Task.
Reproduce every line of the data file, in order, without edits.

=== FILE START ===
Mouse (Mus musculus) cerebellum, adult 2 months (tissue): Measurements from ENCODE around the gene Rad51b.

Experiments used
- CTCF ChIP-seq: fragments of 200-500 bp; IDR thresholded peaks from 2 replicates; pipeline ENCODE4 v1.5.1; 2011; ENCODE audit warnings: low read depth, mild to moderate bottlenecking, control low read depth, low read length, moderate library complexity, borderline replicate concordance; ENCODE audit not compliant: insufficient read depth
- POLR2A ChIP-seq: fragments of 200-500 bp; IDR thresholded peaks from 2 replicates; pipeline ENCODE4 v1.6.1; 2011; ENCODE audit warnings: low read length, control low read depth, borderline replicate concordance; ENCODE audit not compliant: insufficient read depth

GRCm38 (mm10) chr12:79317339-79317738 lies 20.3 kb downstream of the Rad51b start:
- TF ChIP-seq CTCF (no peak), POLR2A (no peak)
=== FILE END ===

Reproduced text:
Mouse (Mus musculus) cerebellum, adult 2 months (tissue): Measurements from ENCODE around the gene Rad51b.

Experiments used
- CTCF ChIP-seq: fragments of 200-500 bp; IDR thresholded peaks from 2 replicates; pipeline ENCODE4 v1.5.1; 2011; ENCODE audit warnings: low read depth, mild to moderate bottlenecking, control low read depth, low read length, moderate library complexity, borderline replicate concordance; ENCODE audit not compliant: insufficient read depth
- POLR2A ChIP-seq: fragments of 200-500 bp; IDR thresholded peaks from 2 replicates; pipeline ENCODE4 v1.6.1; 2011; ENCODE audit warnings: low read length, control low read depth, borderline replicate concordance; ENCODE audit not compliant: insufficient read depth

GRCm38 (mm10) chr12:79317339-79317738 lies 20.3 kb downstream of the Rad51b start:
- TF ChIP-seq CTCF (no peak), POLR2A (no peak)